How donors perceive charities’ fixed costs

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Paper floating in the air

There’s a lot of public debate about how charities should be spending money that they raise. One thing that comes up again and again is the concept of fixed costs, also referred to as core costs. We talk to Kimberley Scharf, a professor of behavioural economics at The University of Warwick, for her views.

What are fixed costs and why can they sometimes be controversial for charities?

Fixed costs are costs that don’t scale up with the size of charitable programmes, but are nevertheless necessary. Often these costs have to do with short-run investment that makes it possible to run programmes at lower costs or to reach a larger number of beneficiaries for the same cost.

Here’s an example.

Imagine carrying out a vaccination scheme in a rural area of a developing country. You need doses of the vaccine, as well as a four-wheel-drive truck. The cost of the truck does not scale up with the number of beneficiaries like the vaccine does: you can use the same vehicle to reach 500 or 1,000 people (this is why this type of cost is described as fixed), whereas vaccinating 1,000 children will require twice as many doses as vaccinating 500 children (this is why this type of cost is described as variable).

Fixed costs are important for charities because they allow for cost savings through the building of capacity. However, they can be perceived as wasteful by donors if they fear that they’ll eat into programme costs excessively, leaving no funds to run the programmes. In turn, this means that charities sometimes find it difficult to persuade donors to fund their fixed costs.

Is a charity with low fixed costs more efficient at spending money than a charity with larger fixed costs?

Charities do seem to worry about this. Rosemary McCarney, CEO of Plan Canada, says: “There’s an idea out there that a charity is good if it only spends 20% on administration and fundraising and 80% on program costs, and if you’re out of that approximate range, somehow you’re bad or inefficient”. But this is wrong. Fixed costs are not wasteful.

Many of the costs incurred by private, profit-maximising business are fixed costs, and those businesses choose to incur them to reduce overall costs. Fixed costs are particularly large in certain sectors, such as transportation and telecommunications, but no one would suggest in those cases that they’re wasteful.

Charities pursue aims that are different from those of private businesses, but charities are no different from private businesses when it comes to the technology choices they must make.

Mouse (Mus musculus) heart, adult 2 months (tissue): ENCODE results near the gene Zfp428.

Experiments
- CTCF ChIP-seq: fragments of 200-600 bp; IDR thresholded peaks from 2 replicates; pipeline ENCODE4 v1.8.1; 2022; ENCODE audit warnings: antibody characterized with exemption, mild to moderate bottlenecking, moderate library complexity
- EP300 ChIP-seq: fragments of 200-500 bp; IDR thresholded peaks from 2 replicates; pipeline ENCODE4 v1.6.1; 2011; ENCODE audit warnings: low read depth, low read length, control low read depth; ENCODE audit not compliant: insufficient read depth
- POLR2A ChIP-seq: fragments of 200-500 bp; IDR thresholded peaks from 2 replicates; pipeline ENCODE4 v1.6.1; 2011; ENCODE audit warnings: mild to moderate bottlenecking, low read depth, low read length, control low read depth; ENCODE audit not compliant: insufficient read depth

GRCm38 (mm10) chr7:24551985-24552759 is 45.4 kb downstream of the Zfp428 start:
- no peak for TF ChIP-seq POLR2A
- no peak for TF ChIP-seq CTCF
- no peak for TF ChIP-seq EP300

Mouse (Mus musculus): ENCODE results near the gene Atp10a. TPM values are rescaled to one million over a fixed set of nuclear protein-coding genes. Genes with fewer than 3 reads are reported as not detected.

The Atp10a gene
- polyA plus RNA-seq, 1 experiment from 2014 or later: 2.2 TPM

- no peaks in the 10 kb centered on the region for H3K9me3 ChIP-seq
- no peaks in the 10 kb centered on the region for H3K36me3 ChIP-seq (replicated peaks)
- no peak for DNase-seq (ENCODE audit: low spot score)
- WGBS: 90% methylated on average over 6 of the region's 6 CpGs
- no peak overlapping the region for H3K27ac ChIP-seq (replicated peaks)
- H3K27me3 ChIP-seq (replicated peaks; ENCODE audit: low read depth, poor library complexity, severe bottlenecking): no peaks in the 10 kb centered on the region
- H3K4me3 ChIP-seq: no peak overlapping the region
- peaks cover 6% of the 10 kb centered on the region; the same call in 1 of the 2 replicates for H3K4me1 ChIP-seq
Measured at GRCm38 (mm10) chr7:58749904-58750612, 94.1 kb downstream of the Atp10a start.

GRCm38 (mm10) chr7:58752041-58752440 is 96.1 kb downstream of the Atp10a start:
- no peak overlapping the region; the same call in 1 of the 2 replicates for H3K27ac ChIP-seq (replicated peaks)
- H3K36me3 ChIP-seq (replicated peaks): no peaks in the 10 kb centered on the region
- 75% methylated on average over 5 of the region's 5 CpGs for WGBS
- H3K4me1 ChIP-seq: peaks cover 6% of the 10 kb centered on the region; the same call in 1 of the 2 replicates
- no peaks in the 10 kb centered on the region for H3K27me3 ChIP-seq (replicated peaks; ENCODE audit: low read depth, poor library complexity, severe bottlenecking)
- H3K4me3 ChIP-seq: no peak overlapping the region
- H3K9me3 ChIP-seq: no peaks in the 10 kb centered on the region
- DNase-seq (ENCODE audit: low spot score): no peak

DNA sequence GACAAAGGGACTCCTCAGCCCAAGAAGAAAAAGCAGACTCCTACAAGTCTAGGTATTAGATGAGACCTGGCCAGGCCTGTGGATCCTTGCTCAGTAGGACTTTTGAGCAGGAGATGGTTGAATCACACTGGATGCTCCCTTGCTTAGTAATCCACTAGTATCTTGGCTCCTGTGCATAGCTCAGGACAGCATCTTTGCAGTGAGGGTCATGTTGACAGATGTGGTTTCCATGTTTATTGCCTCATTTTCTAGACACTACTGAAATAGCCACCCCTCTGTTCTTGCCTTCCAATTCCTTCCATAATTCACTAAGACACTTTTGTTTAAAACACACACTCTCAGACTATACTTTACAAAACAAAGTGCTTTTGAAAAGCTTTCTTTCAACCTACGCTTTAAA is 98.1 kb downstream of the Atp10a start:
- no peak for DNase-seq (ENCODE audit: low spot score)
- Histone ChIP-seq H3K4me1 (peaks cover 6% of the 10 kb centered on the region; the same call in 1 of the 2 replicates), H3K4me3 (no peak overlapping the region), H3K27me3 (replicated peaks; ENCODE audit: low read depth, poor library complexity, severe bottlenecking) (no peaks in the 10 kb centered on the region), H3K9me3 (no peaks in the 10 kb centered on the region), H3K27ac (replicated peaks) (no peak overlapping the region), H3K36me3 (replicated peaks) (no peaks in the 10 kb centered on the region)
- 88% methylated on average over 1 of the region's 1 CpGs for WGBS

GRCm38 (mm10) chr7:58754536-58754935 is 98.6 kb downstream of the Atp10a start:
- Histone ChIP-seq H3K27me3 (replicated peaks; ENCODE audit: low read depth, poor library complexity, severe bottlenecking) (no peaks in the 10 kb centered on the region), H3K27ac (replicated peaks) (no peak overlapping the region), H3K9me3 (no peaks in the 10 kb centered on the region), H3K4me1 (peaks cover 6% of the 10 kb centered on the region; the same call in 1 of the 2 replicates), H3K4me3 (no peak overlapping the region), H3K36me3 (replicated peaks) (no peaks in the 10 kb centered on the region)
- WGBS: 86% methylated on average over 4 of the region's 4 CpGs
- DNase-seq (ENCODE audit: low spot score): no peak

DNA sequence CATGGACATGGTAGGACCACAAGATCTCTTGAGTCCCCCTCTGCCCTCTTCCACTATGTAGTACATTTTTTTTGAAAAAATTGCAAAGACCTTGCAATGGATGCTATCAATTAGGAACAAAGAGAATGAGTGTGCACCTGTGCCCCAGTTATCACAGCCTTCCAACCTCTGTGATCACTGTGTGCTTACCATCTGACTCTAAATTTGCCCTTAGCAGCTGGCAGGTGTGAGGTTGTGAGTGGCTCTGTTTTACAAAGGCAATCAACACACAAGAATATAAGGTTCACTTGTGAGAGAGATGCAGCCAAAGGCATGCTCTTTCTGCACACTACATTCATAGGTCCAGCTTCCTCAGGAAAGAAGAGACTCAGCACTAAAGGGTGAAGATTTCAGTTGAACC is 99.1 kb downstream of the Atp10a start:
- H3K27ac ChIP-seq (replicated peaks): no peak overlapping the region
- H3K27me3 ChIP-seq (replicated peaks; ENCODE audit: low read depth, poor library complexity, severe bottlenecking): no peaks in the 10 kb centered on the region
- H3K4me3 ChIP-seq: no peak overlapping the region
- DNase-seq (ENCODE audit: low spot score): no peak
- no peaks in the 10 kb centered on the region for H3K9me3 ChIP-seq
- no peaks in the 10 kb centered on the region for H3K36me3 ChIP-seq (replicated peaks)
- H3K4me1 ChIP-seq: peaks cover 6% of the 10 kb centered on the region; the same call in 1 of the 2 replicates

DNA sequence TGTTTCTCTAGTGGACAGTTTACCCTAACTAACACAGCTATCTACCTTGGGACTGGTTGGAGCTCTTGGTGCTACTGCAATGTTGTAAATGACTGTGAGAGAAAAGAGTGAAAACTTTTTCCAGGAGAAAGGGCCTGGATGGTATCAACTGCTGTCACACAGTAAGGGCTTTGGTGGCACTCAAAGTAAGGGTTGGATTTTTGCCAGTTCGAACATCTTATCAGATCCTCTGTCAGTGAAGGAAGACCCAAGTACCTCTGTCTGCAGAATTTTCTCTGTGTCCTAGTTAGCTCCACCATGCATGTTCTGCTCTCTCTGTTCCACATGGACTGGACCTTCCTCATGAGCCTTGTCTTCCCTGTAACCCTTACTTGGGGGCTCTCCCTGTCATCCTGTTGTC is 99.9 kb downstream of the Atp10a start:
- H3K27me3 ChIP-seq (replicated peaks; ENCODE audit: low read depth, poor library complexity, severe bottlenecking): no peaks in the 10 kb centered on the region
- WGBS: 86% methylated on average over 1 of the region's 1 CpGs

Why do you think people have an emotional reaction to fixed costs in the charity sector but not in the private, for-profit sector?

Donors are often reluctant to fund fixed costs and may expect their donations to be earmarked to funding programmes. In other words, donors want to be reassured that every extra pound they give will translate into a larger programme rather than being used to cover fixed costs.

In part, this may be the result of donors having a limited understanding of the logistics of provision. It may also be because donors fear that their donations will be wasted if they’re used to fund fixed costs. Or it may be because by funding programme costs they can feel that their contribution is making a more tangible difference – if I make a donation towards an additional dose of vaccine, then my donation means that one additional person will not get the disease.

The reason why donors aren’t concerned about fixed costs when dealing with private businesses is that these costs aren’t relevant – if a private business offers me a good for a price, I will only care about the price I have to pay and not about what the cost of producing the good to the business is. And if the business has incurred costs that are too high, and yet is charging me a low price, the business will make a loss, but it won’t affect me if I’m a consumer.

Charities, on the other hand, are not-for-profit organisations, and so any wasteful use of funds translates into lower charitable provision rather than into a loss for the owner of the business or for the shareholders of the company, and lower provision matters to me if I’m a donor.

How can charities communicate their fixed cost expenses in a way that donors would better understand and accept?

Explaining what fixed costs are, why they are necessary, and especially what difference they can make for charitable programmes could go a long way to offsetting donors’ negative perceptions.

Fundraising techniques can also be adapted to offset donors’ resistance.

For example, running a campaign that sets a target to cover both fixed and variable costs and makes the running of a certain programme conditional on reaching that target, could reassure donors that no waste can occur and would make them feel that, if the target is reached, their individual donation is indeed making a difference.

Finally, it’s also a matter of charities reassuring donors that there isn’t unnecessary duplication between what they do and what other charities do. Making a clear case with donors for why a charity provides a distinctive service and openly addressing donors concerns in this respect may also help.

What are your thoughts on how donors react to fixed costs? Please share your experience by filling in our quick survey.  

For more insight into behavioural economics in the charity sector, follow Kim on Twitter @kimberleyscharf

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Elizabeth helped transform JustGiving from a tiny start-up in 2001 into becoming the world's largest online fundraising community. As head of insight she’s responsible for understanding the behaviour and needs of JustGiving’s 13 million + users.